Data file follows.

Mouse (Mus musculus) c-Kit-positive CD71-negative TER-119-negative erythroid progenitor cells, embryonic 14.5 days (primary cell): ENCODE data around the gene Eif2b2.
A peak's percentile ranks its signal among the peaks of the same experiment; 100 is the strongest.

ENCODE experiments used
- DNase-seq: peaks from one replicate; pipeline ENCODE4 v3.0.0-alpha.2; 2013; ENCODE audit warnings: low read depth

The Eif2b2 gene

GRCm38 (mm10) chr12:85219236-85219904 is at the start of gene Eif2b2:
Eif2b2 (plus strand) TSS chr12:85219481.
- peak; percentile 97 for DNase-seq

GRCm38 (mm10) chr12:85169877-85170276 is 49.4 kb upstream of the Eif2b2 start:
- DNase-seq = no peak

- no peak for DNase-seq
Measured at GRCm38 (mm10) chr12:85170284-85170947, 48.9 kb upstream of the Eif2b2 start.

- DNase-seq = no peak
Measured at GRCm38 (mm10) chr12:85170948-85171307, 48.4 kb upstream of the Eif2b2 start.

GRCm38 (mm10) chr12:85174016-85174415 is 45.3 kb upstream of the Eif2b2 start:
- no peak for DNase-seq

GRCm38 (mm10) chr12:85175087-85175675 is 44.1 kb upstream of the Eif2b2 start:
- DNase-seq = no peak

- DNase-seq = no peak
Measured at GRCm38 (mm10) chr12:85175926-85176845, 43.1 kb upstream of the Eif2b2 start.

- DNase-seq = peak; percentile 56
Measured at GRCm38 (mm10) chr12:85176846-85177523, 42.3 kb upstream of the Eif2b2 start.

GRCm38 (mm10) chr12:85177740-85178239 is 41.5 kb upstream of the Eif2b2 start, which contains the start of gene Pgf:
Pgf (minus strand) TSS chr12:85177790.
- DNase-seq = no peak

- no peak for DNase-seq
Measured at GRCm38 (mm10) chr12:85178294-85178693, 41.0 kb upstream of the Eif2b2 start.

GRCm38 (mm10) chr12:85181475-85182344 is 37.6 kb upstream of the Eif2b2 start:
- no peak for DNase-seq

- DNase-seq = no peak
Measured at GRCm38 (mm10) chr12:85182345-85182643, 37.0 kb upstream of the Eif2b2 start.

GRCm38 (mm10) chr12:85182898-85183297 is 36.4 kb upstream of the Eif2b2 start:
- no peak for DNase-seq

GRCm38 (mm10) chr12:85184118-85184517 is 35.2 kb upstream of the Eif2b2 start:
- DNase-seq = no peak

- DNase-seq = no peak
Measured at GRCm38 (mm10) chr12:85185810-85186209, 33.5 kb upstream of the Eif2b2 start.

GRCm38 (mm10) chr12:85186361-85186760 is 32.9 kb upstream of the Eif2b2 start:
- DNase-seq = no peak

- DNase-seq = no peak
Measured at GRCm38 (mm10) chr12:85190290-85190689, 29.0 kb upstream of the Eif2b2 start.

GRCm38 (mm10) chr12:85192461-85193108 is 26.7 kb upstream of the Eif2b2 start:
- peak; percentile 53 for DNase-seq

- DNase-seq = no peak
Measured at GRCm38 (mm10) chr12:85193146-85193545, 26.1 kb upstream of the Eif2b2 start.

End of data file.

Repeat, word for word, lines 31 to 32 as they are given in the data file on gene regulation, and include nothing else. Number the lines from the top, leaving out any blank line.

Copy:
Measured at GRCm38 (mm10) chr12:85182345-85182643, 37.0 kb upstream of the Eif2b2 start.

GRCm38 (mm10) chr12:85182898-85183297 is 36.4 kb upstream of the Eif2b2 start: